Three heavy duty tools every serious builder should have in their kit

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If you spent time in the armed forces, you probably spent some time using some of the most high-tech equipment created for the job. This doesn’t just include the weapons, but the navigation and communication equipment, the tanks and even the planes and aircraft carriers that helped you get from base to base. Not only is it highly likely that you used these, it’s also highly likely that you had to maintain and repair some of this vital equipment, even if you weren’t trained as an engineer. Those repair skills under the most extreme pressure make any veteran looking for a new job an ideal candidate for companies looking for builders. If that sounds like a good job for you (say, you don’t like office work and freelance routine in online companies like Ez Assignment Help doesn’t excite you either), or you’d rather set up as your own one-person company fixing things, here are three of the tools you should have in your toolbox.

Welding

One of the strongest materials commonly used in construction is metal. Not only can it support a lot of weight and a lot of heavy abuse from the weather, it is very light weight as well. Of course, two pieces of metal joined together are only as strong as what’s joining them. If you bolt two pieces of metal together, it only needs the thin metal of the bolt to snap or rust away for the whole structure to fail. Instead, it’s often best to weld together two pieces of metal to create a firm join that is almost impossible to break. Whilst welding might sound like a daunting task, there’s now equipment on the market to make the task a lot easier for you. For example, Leister sell a whole range of starter welding kits and even automatic welding machines that will do most of the hard work for you automatically. Pair these with the proper safety equipment and you should be able to join any two pieces of metal with ease.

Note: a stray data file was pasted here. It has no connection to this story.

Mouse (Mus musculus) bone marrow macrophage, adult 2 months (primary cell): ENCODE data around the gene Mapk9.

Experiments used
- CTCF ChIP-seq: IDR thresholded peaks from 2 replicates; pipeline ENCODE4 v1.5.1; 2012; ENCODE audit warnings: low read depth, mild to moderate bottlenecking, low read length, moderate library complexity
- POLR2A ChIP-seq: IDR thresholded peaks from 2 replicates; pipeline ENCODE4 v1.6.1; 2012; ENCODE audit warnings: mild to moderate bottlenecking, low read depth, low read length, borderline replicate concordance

A hammer drill

You might think a drill is just for making holes. That may be the case for most traditional drills, but for a hammer drill it’s just one of many things it can do. As well as boring holes through even the toughest materials, it can also be used to break up other materials completely. These drills also come with a chisel attachment that can remove old plaster or concrete from walls in seconds as well as break up any bricks or paving slaps. With this tool, there’s very little you won’t be able to remove.

A tape measure

It might not sound like anywhere near as important as the first two tools, but a tape measure is just as important to any tool kit. Cut something too long, and you’ll have to do that cut all over again, wasting valuable time. Cut something too short, and you’re faced with buying a whole new piece of material.

As well as a tape measure, make sure you have other tools like spirit levels to make sure what you’re building is stood up straight.


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